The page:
8: Lord, Make Me a Babe

8: Lord, Make Me a Babe

From Chicken Soup for the Soul: The Empowered Woman

Lord, Make Me a Babe

An empty lantern provides no light. Self-care is the fuel that allows your light to shine brightly.

~Author Unknown

I recently found out that my soon-to-be-ex-husband is dating someone. He and I were sitting outside of our son’s classroom door at the middle school, waiting for our parent–teacher conference. At school events where parents are present, it’s easy to spot the divorced parents. They look kind of stiff and surly. Generally, they are not talking to each other. They can be spotted at soccer games, too. One doesn’t need a graduate degree in psychotherapy, which I happen to have, to figure out which couples are together now only by the necessity of parenthood.

Down the school hallway, a lady I did not recognize flounced by. “Hii-yii,” she sang out in a lilting, singsong voice. She was not talking to me. The soon-to-be-ex turned beet red. Like a character straight out of a time-machine movie, I instantly morphed into a high school junior.

Harry’s teacher came to the door and invited us in. Thankfully, I morphed back into my middle-aged-parent self. The focus shifted to Harry, our adolescent, soon-to-be-from-a-broken-home son. I survived the conference and walked to my car alone afterward.

As soon as I got home, I picked up the phone and called the soon-to-be-ex. “Are you dating?” I asked.

“Howdja know?” He never did know when to lie.

I don’t know why, but it hit me like a kick in the stomach. Truly, this was the end to an eighteen-year marriage, where no one on the face of the earth could have tried harder than I did to save it. Several years earlier, my girlfriends had an intervention with me. “Linda,” they said at a lunch meeting, “you’re in an emotionally abusive marriage.”

“I know,” I said, “but it’s still better than the alternative.” The alternative is what I am now facing: the Big D. I still can’t bring myself to say it.

So, there is no use crying over spilt milk or going into the maudlin details. Like the flaming co-dependent that I am, I tried to move heaven and earth to save my marriage. In fact, to borrow a phrase from a twelve-step program, I used to refer to it as rearranging the chairs on the deck of the Titanic. With icebergs rearing their ugly heads in the distance, I did everything I could and more.

And now, I am facing the D-word. He filed. Not only that, but now the other D-word is being thrown out there. He is dating someone. After eighteen years, he is not dating me.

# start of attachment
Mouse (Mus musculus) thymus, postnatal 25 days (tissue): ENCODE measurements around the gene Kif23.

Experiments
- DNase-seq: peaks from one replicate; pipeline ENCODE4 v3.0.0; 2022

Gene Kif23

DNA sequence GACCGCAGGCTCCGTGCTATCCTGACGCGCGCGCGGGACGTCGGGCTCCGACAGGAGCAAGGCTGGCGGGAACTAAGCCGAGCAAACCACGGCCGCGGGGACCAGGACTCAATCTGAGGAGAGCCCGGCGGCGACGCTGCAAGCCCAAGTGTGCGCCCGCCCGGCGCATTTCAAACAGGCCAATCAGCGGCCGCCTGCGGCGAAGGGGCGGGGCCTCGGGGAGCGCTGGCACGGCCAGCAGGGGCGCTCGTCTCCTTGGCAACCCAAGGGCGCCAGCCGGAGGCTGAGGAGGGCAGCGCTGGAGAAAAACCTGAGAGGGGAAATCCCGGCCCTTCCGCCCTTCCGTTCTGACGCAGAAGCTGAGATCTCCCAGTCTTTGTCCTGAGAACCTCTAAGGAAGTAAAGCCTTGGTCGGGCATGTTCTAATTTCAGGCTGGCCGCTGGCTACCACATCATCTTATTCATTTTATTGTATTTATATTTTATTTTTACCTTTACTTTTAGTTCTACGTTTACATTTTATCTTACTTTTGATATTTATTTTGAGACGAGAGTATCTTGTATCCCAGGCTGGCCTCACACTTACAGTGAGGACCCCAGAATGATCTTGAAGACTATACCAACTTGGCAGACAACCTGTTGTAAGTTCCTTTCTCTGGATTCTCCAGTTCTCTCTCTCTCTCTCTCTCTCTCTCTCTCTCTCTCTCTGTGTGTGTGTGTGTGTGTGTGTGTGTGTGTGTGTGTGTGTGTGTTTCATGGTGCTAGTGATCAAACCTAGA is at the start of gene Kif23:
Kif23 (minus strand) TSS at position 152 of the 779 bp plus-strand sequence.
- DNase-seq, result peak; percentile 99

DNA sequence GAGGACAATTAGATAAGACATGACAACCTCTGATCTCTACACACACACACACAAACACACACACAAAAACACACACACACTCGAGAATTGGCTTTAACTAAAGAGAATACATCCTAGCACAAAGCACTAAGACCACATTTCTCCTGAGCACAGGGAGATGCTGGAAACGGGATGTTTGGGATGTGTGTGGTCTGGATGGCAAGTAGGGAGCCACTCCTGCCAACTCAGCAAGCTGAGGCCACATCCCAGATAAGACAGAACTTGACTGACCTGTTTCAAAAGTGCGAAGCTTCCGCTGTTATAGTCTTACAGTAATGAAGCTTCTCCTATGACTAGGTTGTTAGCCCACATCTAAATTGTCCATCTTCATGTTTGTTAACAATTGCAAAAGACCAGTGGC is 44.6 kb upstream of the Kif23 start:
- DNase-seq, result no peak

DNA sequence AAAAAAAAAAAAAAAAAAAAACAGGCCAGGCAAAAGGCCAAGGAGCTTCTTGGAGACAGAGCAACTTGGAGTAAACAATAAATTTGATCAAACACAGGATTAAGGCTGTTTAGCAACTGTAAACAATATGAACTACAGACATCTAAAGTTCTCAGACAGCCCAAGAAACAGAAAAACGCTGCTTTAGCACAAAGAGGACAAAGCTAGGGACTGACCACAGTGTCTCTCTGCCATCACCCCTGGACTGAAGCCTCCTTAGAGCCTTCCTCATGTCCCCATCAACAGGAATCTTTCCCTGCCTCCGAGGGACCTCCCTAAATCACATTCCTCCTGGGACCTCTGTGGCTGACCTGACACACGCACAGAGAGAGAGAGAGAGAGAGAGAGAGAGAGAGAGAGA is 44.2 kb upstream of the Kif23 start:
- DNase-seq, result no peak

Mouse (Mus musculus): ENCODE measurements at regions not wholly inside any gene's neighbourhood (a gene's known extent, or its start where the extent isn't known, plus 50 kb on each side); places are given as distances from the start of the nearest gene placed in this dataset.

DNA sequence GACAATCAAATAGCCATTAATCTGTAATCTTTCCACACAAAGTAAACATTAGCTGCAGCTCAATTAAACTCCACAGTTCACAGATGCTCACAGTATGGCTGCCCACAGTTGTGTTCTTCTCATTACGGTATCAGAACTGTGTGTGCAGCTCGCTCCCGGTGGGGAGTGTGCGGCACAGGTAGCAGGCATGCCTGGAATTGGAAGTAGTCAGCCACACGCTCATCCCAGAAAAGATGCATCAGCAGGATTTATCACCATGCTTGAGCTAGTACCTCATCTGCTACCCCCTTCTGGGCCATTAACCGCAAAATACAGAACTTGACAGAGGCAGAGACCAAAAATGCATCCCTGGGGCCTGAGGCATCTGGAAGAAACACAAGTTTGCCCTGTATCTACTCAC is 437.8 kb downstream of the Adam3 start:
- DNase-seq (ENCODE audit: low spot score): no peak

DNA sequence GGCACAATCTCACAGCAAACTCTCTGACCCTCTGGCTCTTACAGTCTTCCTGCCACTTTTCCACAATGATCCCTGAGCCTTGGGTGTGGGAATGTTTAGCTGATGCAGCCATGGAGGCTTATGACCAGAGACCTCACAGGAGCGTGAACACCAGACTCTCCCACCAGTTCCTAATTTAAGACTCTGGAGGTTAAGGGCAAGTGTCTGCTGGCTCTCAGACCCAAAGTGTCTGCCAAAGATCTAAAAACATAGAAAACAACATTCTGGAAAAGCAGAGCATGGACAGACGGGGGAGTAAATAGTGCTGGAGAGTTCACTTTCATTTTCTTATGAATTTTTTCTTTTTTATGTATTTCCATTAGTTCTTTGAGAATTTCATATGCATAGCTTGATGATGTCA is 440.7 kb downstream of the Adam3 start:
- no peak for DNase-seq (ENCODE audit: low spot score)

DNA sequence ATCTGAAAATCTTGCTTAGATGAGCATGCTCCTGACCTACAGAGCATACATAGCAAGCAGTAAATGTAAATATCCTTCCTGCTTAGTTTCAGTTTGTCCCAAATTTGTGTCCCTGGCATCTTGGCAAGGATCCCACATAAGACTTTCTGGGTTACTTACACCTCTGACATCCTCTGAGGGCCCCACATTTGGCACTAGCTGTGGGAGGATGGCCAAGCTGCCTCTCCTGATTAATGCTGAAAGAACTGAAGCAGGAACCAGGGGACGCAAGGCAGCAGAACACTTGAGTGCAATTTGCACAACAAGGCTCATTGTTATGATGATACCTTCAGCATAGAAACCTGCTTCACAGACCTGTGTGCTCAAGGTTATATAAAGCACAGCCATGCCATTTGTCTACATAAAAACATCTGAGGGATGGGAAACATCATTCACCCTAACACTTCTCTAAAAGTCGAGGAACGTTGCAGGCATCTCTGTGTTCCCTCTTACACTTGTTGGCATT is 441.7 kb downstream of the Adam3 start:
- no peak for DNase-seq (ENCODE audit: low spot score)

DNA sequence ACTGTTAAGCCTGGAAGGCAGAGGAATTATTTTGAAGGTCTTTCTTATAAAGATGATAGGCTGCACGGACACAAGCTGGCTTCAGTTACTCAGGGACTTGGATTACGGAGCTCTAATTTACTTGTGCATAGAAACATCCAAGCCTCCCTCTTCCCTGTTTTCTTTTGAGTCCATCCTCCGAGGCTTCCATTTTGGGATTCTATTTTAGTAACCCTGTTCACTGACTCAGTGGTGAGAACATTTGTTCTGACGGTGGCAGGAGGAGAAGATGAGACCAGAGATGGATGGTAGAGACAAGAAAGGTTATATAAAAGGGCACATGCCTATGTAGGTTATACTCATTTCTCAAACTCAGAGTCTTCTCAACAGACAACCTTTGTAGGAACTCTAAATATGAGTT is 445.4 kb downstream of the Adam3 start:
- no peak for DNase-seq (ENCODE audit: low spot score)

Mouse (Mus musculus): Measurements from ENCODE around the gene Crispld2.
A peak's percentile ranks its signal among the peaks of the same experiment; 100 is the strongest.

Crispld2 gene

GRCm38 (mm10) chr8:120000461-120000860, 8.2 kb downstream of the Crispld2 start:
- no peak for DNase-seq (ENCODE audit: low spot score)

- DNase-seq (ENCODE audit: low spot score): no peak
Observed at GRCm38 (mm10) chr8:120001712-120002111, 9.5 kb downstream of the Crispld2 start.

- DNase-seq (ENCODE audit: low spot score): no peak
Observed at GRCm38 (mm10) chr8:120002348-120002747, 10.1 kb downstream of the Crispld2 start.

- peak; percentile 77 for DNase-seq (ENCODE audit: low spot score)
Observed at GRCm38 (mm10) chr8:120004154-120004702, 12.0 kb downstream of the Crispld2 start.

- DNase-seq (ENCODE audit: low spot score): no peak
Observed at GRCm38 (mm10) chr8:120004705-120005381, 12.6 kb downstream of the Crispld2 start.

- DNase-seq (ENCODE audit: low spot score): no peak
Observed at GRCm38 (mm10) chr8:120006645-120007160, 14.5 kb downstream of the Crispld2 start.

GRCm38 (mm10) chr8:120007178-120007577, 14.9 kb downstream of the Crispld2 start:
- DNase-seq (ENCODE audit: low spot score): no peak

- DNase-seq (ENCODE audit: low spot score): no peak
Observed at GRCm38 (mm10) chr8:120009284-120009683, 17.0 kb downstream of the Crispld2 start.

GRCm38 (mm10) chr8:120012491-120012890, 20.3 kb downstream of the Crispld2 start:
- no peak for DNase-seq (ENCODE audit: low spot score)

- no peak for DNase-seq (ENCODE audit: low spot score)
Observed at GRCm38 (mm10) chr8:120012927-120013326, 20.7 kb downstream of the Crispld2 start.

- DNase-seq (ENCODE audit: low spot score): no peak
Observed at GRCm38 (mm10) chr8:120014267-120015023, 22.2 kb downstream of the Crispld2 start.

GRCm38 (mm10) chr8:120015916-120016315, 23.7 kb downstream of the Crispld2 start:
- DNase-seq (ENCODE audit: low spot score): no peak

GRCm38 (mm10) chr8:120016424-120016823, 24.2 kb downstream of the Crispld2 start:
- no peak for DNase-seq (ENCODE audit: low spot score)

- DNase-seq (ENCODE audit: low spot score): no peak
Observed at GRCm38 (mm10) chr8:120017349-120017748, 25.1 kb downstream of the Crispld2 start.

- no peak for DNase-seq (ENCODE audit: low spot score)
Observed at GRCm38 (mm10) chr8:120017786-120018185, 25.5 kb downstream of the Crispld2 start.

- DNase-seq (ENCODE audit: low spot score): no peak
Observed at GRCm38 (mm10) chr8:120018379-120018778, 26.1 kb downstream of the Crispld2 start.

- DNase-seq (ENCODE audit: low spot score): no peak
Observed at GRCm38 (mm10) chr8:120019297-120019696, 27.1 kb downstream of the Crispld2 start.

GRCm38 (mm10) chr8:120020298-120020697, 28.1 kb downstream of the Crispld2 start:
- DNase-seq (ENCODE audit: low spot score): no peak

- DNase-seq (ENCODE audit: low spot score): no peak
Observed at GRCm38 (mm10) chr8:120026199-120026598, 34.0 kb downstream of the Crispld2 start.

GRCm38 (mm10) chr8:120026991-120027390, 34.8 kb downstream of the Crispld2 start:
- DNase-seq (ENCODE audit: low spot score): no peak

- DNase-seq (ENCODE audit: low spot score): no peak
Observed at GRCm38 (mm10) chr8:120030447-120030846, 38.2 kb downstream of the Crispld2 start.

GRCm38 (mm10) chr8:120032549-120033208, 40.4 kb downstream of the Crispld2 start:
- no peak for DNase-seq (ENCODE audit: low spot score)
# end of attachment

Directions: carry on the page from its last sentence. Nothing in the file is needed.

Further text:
So, if I explain that I woke up one morning several days ago with butt-kicking depression, one would understand why. This depression was like moving slowly underwater with a boulder on my back. I wanted to break into tears at the drop of a hat. I rehearsed calling a psychiatrist friend and telling her that it was time to sign me up for antidepressants. Through some serious hard times, I have resisted that option.

Friday morning, I trudged off to work. Keeping cash flow was a necessity at my stage of life. I sat down in my office. My client came in. I noticed a change from her previous appearance. She looked terrific! Her hair was natural and pulled back, instead of heavy and long. Her eyes looked wide open. This woman really knew how to put on make-up. Instead of winter brown and black, she was wearing pink and white with matching pink socks. She was getting enough sleep, and it showed in her complexion.

I marveled at the difference in her, especially the make-up. Then it hit me like a voice from God, like a bolt of lightning, like a revelation from above in a low, thunderous voice: “Linda, you can do this, too.”

“What, God?” I asked the voice in my head, meanwhile listening empathetically to my client. (Only really experienced psychotherapists can listen to God and their clients at the same time.)

“You can do this, too.” It was God’s voice again.

Finally, the revelation came through loud and clear: “You can become a babe.”

“A babe,” I gasped internally. “But, Lord, what about the flab under my arms and my thighs?” No use arguing with God. The revelation was unequivocal. The still, small voice had delivered the message loud and clear. My calling, at this juncture, was to become a babe — a fifty-six-year-old babe.

Who am I to argue with God? My course is set. Whatever it takes — a trainer-diet-make-up consultant. I know what I’ve got to do.

My final court date is several months away, and what sweeter justice than to show up in divorce court having morphed into a veritable babe. Not for him, but for me, and for my girlfriends who will be cheering me on every inch of the way.

So, I’m on my way to Babedom. And you know what else? My depression mysteriously evaporated. Poof. Like the parting of the Red Sea. I am a woman with a mission.

Whenever I begin to mourn the past or even ponder the thought of my soon-to-be-ex with someone else, I say this little prayer, “Lord, make me a babe.”

It’s working. I’m looking better already.

~Linda Hoff Irvin

More stories from our partners